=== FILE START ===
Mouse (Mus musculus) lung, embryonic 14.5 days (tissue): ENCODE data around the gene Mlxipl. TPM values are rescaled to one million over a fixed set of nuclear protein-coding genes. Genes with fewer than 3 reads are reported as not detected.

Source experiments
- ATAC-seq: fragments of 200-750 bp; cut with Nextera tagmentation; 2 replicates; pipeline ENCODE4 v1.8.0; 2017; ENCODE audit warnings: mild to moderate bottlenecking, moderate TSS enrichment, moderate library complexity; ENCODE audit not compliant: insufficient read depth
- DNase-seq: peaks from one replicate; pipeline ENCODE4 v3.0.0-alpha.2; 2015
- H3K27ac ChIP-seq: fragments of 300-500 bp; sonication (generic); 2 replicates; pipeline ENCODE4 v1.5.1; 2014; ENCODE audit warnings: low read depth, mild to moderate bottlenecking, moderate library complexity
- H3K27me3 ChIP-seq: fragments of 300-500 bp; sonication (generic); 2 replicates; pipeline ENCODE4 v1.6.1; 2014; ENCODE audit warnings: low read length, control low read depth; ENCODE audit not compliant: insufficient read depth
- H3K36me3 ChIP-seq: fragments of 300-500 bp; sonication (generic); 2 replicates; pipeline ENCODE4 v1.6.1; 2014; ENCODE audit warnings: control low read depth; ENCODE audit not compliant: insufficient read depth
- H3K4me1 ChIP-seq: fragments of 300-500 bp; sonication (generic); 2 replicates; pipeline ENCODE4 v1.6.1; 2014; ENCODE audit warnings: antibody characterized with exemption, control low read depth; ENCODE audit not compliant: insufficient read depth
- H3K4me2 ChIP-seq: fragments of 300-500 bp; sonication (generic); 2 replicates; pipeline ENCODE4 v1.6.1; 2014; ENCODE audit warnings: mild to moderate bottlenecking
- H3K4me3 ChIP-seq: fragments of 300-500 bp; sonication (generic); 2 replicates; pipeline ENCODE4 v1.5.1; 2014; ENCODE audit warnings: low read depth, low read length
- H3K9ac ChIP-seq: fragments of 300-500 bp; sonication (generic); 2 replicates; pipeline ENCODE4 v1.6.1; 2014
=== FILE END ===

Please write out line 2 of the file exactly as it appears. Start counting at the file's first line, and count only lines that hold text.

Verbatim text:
Source experiments